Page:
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 I’ve gotten on my soapbox before about how high school English ruins reading for kids.  And be forewarned, here we go again.   But before I begin, I just want you to read this:

“This was the tree, and it seemed to me standing there to resemble those men, the giants of your childhood, whom you encounter years later and find that they are not merely smaller in relation to your growth, but that they are absolutely smaller, shrunken by age.  In this double demotion the old giants have become pigmies while you were looking the other way.”

I have one question.  How the HELL does anyone expect a 16-year-old to understand that?

The fact is, course, that they can’t.  They’re sixteen, mere emotional fetuses.  They read John Knowles beautiful words, but they don’t digest them.  They hear but they don’t listen (isn’t that typical teenager behavior?). They don’t get what this book is really about, which is deeply sad, because there is so, so much to “get.”

I know this, because I was asked to read this book when I was sixteen and I even I, a practically professional reader, almost forgot about the third protagonist – the war.  What I remember most was wondering idly which of the boys I would have liked to date (Finny of course!).   In that way I am (or rather, as I like to think, was) no better than the scads of Twi-hards in their Team Jacob and Team Edward tshirts.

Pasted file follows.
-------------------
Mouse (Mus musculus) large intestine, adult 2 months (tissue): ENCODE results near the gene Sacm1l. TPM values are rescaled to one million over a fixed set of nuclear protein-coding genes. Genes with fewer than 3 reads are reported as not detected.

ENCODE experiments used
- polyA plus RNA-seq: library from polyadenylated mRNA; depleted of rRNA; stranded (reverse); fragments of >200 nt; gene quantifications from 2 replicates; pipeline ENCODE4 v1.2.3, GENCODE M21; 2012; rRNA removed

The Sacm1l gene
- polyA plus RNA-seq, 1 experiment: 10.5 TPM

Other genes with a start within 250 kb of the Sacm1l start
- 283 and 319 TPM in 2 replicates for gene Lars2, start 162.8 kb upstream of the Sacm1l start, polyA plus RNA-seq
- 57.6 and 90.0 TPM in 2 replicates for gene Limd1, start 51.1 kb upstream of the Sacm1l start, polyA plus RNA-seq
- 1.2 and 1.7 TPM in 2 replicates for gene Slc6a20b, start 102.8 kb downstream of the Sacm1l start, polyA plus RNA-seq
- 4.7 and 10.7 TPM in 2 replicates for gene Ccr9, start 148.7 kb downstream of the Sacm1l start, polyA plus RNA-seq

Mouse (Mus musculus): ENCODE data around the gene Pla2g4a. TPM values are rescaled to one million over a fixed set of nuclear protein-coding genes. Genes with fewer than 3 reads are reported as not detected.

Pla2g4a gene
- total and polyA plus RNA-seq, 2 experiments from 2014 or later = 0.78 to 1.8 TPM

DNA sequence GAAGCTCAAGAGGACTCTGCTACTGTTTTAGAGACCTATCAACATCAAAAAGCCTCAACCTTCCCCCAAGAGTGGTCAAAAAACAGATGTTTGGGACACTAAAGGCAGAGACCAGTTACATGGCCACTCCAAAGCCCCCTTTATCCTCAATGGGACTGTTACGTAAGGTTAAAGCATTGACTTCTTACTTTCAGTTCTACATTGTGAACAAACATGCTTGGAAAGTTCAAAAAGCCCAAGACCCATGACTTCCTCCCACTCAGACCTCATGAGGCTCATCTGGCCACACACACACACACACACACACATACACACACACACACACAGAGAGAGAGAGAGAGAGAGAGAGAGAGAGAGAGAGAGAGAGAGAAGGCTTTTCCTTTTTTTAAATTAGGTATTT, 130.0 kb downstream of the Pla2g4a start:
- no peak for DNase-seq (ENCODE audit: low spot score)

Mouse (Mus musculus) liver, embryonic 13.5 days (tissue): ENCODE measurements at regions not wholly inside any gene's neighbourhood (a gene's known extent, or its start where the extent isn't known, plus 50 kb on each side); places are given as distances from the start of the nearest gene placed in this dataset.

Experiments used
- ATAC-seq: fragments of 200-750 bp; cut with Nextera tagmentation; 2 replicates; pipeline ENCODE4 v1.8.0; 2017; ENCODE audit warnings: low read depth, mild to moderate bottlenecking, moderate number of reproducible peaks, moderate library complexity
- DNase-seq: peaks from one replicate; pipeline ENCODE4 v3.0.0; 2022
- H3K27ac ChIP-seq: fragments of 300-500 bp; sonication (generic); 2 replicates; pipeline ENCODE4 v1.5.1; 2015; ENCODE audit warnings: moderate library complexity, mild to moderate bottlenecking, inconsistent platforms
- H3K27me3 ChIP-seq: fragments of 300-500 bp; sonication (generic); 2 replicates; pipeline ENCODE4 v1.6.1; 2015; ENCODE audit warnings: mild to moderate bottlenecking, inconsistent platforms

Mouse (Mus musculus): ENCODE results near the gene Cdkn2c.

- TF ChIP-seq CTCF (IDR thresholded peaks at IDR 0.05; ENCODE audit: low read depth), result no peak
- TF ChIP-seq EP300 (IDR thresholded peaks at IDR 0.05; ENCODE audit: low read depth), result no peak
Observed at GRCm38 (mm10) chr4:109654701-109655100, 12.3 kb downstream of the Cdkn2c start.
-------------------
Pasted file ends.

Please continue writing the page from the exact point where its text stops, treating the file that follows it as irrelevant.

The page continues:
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51q1ZdQ0YGL__SL500_AA240_“I love this book,” I said to Tim while attempting read in a moving car, something that, to my intense frustration, I have never quite managed to do without wanting to vomit (thankfully I can read on a moving train, which makes my long commute more bearable). 

 “Listen to this,” I said, quoting page one (yes, page ONE!!).

Hours later, not long after the genesis of Francis Wells’ idea, the party would meet a premature death with a cloud of plaster dust covering the Gardner’s guests, as well as a dessert table graced with spun-sugar Giacomettis and the life-sized sculpture of Michelangelo’s David, whose penis had all evening been dripping syphilitically.

 

“And this!” I raved.

By ten p.m. there had been three slideshows – one of which, “Hop Art: A  Portfolio,” projected photos of Bunny’s own work onto the ballroom walls, interspersed with a  series of dinner courses as carefully presented and unsatisfying as Francis’ wife.

“I didn’t want to love it, but there it is, how could I not?”

“Don’t you want to love all books?” he asked, confused.

I pondered his question; certainly its a valid one.   When it comes to reading, as with the rest of life, I’m total cynic. I certainly don’t expect to love all books – an inordinate amount of what is published is trash, or boring, or overdone (or pleasant and inoffensive, but forgettable).   But there are those who allege that cynics are disappointed idealists.  Maybe.  If it were not true that a vast majority of published works are just plain mediocre, if we did live in an ideal world, would I really want to love every book I read? 

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Jessica’s Reading

Jesse’s Reading

Jesse and Jessica are Both Reading

Devin’s Reading

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